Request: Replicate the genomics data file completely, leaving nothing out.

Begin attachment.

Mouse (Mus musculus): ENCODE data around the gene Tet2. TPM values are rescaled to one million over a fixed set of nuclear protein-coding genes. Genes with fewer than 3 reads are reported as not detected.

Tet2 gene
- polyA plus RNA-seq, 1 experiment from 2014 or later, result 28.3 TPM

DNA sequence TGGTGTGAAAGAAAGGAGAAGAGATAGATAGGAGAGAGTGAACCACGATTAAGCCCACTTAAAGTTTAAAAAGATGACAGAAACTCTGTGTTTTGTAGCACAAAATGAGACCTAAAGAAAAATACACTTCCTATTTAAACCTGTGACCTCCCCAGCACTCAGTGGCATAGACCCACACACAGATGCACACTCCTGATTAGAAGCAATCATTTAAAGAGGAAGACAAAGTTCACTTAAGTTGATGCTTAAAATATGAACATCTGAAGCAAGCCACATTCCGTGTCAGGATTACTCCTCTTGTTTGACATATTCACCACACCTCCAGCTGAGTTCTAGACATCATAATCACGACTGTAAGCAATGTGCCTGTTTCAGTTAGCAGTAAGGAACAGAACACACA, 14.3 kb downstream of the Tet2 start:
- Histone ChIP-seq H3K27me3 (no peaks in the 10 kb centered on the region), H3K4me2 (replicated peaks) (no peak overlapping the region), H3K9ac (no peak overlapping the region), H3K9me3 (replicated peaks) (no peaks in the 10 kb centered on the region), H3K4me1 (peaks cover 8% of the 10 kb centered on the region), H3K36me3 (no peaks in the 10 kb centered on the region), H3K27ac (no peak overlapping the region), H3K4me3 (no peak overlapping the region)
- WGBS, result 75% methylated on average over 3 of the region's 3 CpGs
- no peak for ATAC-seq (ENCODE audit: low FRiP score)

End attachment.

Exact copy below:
Mouse (Mus musculus): ENCODE data around the gene Tet2. TPM values are rescaled to one million over a fixed set of nuclear protein-coding genes. Genes with fewer than 3 reads are reported as not detected.

Tet2 gene
- polyA plus RNA-seq, 1 experiment from 2014 or later, result 28.3 TPM

DNA sequence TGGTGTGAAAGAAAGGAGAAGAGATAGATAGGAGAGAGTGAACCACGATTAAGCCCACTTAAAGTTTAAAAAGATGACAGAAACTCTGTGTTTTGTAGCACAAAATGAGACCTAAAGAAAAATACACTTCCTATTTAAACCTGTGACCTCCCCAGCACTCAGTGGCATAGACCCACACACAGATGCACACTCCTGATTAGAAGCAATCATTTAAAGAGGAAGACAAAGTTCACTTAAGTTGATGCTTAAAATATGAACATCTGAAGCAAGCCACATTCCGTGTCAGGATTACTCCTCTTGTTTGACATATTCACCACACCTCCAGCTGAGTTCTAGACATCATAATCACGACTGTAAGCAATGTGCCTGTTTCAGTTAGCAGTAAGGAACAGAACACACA, 14.3 kb downstream of the Tet2 start:
- Histone ChIP-seq H3K27me3 (no peaks in the 10 kb centered on the region), H3K4me2 (replicated peaks) (no peak overlapping the region), H3K9ac (no peak overlapping the region), H3K9me3 (replicated peaks) (no peaks in the 10 kb centered on the region), H3K4me1 (peaks cover 8% of the 10 kb centered on the region), H3K36me3 (no peaks in the 10 kb centered on the region), H3K27ac (no peak overlapping the region), H3K4me3 (no peak overlapping the region)
- WGBS, result 75% methylated on average over 3 of the region's 3 CpGs
- no peak for ATAC-seq (ENCODE audit: low FRiP score)